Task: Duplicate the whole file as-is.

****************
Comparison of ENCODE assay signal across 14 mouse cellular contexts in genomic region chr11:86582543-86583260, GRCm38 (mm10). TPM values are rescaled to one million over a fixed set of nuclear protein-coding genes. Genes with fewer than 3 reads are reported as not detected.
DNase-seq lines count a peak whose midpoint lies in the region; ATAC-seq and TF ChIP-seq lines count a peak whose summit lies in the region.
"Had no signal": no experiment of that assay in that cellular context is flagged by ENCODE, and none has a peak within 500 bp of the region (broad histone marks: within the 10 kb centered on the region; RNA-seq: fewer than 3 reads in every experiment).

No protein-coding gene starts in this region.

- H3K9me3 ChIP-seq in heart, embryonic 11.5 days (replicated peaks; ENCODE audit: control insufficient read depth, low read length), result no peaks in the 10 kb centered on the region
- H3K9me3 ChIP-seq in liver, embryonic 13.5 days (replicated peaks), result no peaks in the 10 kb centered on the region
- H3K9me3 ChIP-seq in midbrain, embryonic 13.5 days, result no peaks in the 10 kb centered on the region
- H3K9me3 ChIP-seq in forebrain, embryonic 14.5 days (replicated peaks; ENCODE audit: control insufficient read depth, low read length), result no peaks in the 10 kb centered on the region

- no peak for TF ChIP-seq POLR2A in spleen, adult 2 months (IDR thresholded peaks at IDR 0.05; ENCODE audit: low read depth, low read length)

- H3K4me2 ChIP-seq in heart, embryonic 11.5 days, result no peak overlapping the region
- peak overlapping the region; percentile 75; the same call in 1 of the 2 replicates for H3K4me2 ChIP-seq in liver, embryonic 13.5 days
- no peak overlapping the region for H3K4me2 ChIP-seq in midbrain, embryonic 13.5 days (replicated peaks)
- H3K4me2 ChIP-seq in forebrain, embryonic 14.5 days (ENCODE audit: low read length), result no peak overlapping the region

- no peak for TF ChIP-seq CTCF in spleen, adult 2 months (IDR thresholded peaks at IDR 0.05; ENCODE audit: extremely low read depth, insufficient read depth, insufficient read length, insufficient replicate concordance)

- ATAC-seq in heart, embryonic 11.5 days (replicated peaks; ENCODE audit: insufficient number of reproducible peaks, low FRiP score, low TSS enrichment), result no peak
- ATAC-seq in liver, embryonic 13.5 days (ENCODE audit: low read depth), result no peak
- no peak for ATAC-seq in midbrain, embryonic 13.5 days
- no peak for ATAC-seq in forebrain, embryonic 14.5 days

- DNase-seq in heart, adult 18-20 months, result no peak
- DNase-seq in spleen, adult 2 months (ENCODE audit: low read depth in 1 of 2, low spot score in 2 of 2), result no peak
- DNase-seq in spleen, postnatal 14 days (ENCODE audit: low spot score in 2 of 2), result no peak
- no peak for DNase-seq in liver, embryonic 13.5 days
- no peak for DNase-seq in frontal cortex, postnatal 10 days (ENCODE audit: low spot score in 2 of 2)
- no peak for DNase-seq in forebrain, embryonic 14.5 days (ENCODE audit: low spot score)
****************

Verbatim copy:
Comparison of ENCODE assay signal across 14 mouse cellular contexts in genomic region chr11:86582543-86583260, GRCm38 (mm10). TPM values are rescaled to one million over a fixed set of nuclear protein-coding genes. Genes with fewer than 3 reads are reported as not detected.
DNase-seq lines count a peak whose midpoint lies in the region; ATAC-seq and TF ChIP-seq lines count a peak whose summit lies in the region.
"Had no signal": no experiment of that assay in that cellular context is flagged by ENCODE, and none has a peak within 500 bp of the region (broad histone marks: within the 10 kb centered on the region; RNA-seq: fewer than 3 reads in every experiment).

No protein-coding gene starts in this region.

- H3K9me3 ChIP-seq in heart, embryonic 11.5 days (replicated peaks; ENCODE audit: control insufficient read depth, low read length), result no peaks in the 10 kb centered on the region
- H3K9me3 ChIP-seq in liver, embryonic 13.5 days (replicated peaks), result no peaks in the 10 kb centered on the region
- H3K9me3 ChIP-seq in midbrain, embryonic 13.5 days, result no peaks in the 10 kb centered on the region
- H3K9me3 ChIP-seq in forebrain, embryonic 14.5 days (replicated peaks; ENCODE audit: control insufficient read depth, low read length), result no peaks in the 10 kb centered on the region

- no peak for TF ChIP-seq POLR2A in spleen, adult 2 months (IDR thresholded peaks at IDR 0.05; ENCODE audit: low read depth, low read length)

- H3K4me2 ChIP-seq in heart, embryonic 11.5 days, result no peak overlapping the region
- peak overlapping the region; percentile 75; the same call in 1 of the 2 replicates for H3K4me2 ChIP-seq in liver, embryonic 13.5 days
- no peak overlapping the region for H3K4me2 ChIP-seq in midbrain, embryonic 13.5 days (replicated peaks)
- H3K4me2 ChIP-seq in forebrain, embryonic 14.5 days (ENCODE audit: low read length), result no peak overlapping the region

- no peak for TF ChIP-seq CTCF in spleen, adult 2 months (IDR thresholded peaks at IDR 0.05; ENCODE audit: extremely low read depth, insufficient read depth, insufficient read length, insufficient replicate concordance)

- ATAC-seq in heart, embryonic 11.5 days (replicated peaks; ENCODE audit: insufficient number of reproducible peaks, low FRiP score, low TSS enrichment), result no peak
- ATAC-seq in liver, embryonic 13.5 days (ENCODE audit: low read depth), result no peak
- no peak for ATAC-seq in midbrain, embryonic 13.5 days
- no peak for ATAC-seq in forebrain, embryonic 14.5 days

- DNase-seq in heart, adult 18-20 months, result no peak
- DNase-seq in spleen, adult 2 months (ENCODE audit: low read depth in 1 of 2, low spot score in 2 of 2), result no peak
- DNase-seq in spleen, postnatal 14 days (ENCODE audit: low spot score in 2 of 2), result no peak
- no peak for DNase-seq in liver, embryonic 13.5 days
- no peak for DNase-seq in frontal cortex, postnatal 10 days (ENCODE audit: low spot score in 2 of 2)
- no peak for DNase-seq in forebrain, embryonic 14.5 days (ENCODE audit: low spot score)